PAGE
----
Gamma Rays – Electromagnetic Spectrum And Uses of Gamma Rays

Gamma rays are emitted during nuclear fission in nuclear explosions.

Electromagnetic Spectrum

The electromagnetic spectrum can be defined as a range or spectrum of electromagnetic radiation and the various photon energies and wavelengths. It includes electromagnetic waves alongside frequencies that range from under one hertz to well over 1025 hertz. This can cover a distance of some thousands of kilometers to just a fraction of an atom’s nucleus.

The range of frequency can be divided into several different bands, and the electromagnetic waves that are contained in each band are given various names. These include infrared, radio waves, visible light, X-rays, microwaves, ultraviolet, and gamma rays.

Uses of Gamma Rays

As gamma rays pack an abundance of energy, they are classified as high-frequency electromagnetic radiation, and for this reason, they can pass through most kinds of materials. However, just a massive block of concrete or a lead block can stop the waves.

The nature of gamma rays also means that they can give physicists excellent information regarding some of the most energy-intensive events anywhere in the Universe. But an exciting side to these rays is that much of them are absorbed while in the planet’s atmosphere. That said, instruments placed on satellite missions or high-altitude balloons allow us to understand the place of gamma rays in the Universe.

The study of the Universe is not the only application of gamma rays. They are also used to modify the characteristics of semi-precious stones and other gems; an excellent example of this application is regarding the change of white topaz to blue topaz via the application of gamma rays. In the industrial sector, sensors also use gamma radiation for the mining and refining of soaps, food products, detergents, paper, and many others. The radiation is also used to assess the thicknesses, density, and levels of these products.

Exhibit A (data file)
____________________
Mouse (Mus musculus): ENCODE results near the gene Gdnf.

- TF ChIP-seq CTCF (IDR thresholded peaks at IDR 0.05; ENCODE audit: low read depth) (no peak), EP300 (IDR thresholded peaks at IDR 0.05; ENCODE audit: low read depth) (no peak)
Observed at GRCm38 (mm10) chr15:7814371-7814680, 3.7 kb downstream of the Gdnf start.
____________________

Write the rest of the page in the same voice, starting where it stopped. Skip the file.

It is also the practice in the United States for gamma-ray detectors to be used as a component of the Container Security Initiative (also called CSI). These detectors are so good that they can do scanning of up to 30 containers in one hour.

It also has another application in biology where it is used to destroy living organisms, and this process is called irradiation. The application of this process involves the sterilization of various medical equipment to use chemicals or autoclaves and for the removal of bacteria that cause decay from foods alongside stopping sprouting of vegetables and fruits. Hence, whenever you get your fruits and vegetables and notice that they are still fresh, you have gamma rays to thank for keeping all fresh.

Another exciting application of gamma radiation is in the field of cancer treatment. It is interesting because even though gamma rays have been implicated as one of the causes of cancer, the same radiation is applied to treat cancers. This is possible because of same radiation can kill off cancers.

There is also a procedure known as gamma-knife surgery, and in this process, there are several concentrated beams of gamma rays that are focused on the growth to kill cancer cells. The beams are directed from several angles to ensure the radiation concentration is appropriately on the growth and that the least damage is done to the tissues.

Gamma radiation is also deployed in diagnosis in the several imaging techniques utilized in nuclear medicine, and this is possible via the application of various radioisotopes which release gamma rays. An illustration is with the PET scanning machines in which tagged sugar that emits positrons can identify the cancer cells due to a higher rate of metabolism.

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